As to the experimental truth of this, well, there's probably a lot of experimentation and compiler jockeying swirling around the fact that Itanium 2 issues eight parcels per cycle, the same as POWER7.

I think Intel was sold a bill of good on this; some folks from HP were the prime movers in its joint inception.

But it hardly matters. Itanium, incorporating the new magic of VLIW and moving on from the X86 instruction set, was originally going to be Intel's path to 64-bit computing. If anybody remembers that. Then AMD did a successful, upward-compatible, X86-compatible 64-bit architecture. The die was cast, and Itanium became a long-term dead end. (Just like IBM and the PS/2's microchannel vs. the ISA I/O bus.)

Can it be made to work adequately? Sure. Intel's Itanium is far from a pig; it's established a small place in the big-iron category. Additionally, there are still people doing research on VLIW, and more power to them. Just because something is unpalatable initially doesn't mean that gnawing on it some more won't uncover something quite worthwhile.

By the Way, I Left Out Some Hard Stuff

Like, a lot of hard stuff. In particular, once you start initiating integer and FP ops at the same time, in Superscalar or otherwise, they probably don't finish in the same order they were started.

Oops. Or OoO (Out-of-Order) execution.

This produces significant additional complexity in the dependence analysis needed to tell when instructions in the queue (or whole parcel groups) can start executing. And it just gets worse when you include memory operations, which I've left out for simplicity, just because memory operations take a long time.

Furthermore, with all those instructions running at the same time in different units, which one(s) do you punt when a branch comes along?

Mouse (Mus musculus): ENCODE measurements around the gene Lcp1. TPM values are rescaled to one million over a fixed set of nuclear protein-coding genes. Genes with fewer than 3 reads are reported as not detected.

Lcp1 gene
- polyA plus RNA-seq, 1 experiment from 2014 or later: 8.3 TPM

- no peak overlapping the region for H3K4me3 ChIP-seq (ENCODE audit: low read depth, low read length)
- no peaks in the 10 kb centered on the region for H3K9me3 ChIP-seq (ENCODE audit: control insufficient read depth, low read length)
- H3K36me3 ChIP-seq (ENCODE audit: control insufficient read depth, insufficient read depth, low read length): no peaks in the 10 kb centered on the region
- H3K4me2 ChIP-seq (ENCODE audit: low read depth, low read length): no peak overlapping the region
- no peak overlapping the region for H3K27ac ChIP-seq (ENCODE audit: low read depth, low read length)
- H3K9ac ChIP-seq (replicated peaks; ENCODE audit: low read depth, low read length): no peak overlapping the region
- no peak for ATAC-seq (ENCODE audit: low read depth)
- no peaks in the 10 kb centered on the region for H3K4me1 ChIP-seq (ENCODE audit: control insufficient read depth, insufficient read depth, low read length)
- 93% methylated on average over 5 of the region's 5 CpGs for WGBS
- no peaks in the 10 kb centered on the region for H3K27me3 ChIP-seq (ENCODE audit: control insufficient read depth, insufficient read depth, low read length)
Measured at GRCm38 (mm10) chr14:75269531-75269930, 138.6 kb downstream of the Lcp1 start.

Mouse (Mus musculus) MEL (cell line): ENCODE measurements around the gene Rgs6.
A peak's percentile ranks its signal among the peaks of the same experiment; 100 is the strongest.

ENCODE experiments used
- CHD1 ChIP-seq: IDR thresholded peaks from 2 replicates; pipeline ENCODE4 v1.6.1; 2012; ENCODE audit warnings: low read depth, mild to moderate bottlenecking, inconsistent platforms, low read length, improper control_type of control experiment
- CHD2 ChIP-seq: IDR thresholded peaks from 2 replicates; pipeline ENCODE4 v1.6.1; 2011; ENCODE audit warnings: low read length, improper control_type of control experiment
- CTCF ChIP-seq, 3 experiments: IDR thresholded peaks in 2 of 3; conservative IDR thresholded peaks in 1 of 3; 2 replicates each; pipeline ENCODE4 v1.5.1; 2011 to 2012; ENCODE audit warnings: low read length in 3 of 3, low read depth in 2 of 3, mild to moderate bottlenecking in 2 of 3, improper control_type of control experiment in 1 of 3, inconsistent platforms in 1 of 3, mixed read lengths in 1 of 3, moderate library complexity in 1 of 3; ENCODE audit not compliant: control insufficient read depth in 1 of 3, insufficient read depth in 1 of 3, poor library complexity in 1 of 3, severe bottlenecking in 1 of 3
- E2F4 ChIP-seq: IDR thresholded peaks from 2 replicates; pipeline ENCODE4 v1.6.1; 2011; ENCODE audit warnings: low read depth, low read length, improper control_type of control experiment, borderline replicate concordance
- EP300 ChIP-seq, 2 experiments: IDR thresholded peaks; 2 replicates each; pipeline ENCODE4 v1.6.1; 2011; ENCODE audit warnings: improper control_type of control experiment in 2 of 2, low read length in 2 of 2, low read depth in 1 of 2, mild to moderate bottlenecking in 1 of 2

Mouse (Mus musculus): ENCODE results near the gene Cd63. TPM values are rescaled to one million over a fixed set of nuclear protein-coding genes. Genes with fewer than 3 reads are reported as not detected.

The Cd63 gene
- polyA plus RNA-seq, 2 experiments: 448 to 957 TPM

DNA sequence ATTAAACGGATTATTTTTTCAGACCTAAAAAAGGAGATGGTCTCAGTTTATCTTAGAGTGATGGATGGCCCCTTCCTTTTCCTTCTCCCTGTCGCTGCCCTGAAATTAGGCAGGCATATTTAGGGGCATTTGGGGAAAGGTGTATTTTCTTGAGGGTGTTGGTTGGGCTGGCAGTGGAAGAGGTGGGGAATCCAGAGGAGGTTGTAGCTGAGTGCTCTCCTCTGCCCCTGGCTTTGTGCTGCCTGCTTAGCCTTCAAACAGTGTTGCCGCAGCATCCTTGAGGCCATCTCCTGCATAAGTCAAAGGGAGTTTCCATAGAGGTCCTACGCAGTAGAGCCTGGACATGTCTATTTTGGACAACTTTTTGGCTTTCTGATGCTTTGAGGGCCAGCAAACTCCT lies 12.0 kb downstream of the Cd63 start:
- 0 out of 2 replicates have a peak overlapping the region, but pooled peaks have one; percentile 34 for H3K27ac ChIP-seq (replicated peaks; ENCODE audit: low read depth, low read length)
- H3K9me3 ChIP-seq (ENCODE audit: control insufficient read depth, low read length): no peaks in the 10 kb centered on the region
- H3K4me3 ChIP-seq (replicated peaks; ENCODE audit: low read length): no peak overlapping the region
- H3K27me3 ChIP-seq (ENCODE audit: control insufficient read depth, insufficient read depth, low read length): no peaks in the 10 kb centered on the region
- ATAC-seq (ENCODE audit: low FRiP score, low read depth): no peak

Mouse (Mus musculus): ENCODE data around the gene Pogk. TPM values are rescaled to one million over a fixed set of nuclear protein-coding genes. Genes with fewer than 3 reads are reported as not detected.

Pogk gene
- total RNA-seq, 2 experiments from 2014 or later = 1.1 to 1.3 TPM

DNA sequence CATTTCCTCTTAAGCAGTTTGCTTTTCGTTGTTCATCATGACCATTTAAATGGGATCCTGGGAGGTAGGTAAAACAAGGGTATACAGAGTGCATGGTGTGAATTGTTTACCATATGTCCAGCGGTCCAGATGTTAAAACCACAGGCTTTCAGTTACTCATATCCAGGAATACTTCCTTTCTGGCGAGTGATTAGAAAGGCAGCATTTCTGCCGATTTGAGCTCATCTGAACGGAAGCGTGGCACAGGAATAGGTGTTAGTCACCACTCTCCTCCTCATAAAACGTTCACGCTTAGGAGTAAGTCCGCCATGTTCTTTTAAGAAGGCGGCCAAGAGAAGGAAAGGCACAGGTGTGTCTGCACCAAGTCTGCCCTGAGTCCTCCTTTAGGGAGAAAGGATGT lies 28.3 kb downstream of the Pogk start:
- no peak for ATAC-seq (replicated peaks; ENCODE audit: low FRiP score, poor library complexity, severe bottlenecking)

And in addition, doing multiple instructions per cycle is not very useful unless you can store back multiple results per cycle into your register file. (For example, POWER 7 can retire 5 results per cycle.) There's also the other end: You have to be able to read multiple registers simultaneously, too.

All this can be, and has been, handled. But it's hardly trivial. It requires lots of transistors to squeeze a single instruction stream to be as parallel as it can, which isn't very.

Enter Simple Multicore

So pity the poor core designer/architect, trying to make systems go ever faster, pounding his head against this rock of an obstacle, being more clever than anybody thought possible, but still getting ever-decreasing returns from tsunamis of transistors thrown against the problem.

Is it any wonder that they punted to software again?

But that's not what is said. I suspect many don't realize that's what they did.

What I'm referring to is, of course, the use of many simple cores, immortalized in thousands of presentations of near-meaningless diagrams like this one:

This is so common it's now part of the standard canon. Everybody knows it. It's accepted fact. Don't believe it, and you've branded yourself a Neanderthal. Right?

Basically, it claims that four (always seems to be four…) small, simple cores, the kind described earlier as just pipelined, give more performance than you get with one of those old-fashioned, big, bad, hot, complicated cores.

Well, sure. They can. But let's all understand that this is punting to software big time: Instead of finding parallelism in one instruction stream, programs must be explicitly split up into multiple instruction streams.

And, of course, the kinds of performance measures always quoted for lots of simple cores always assume perfect scaling – splitting into four actually achieves four times the performance. This doesn't happen. You don't get perfect performance out of OoO, Superscalar or VLIW, either, and the comparison does take those well-known limitations into account. So it's the known (to hardware guys) imperfect compared with the unknown (to hardware guys) perfect, an inherently unfair comparison.

Fortunately, there actually is very good scaling possible on a lot of commercial processing; think many individual accesses to a web site. Many, not all, technical / HPC programs scale rather well, too.

Unfortunately, none of those is the client-side volume market needed for any killer app which might support the industry. It may work, with additional hardware support, for power reduction (see my prior post about Parallel PowerPoint), but so far that's a road not taken.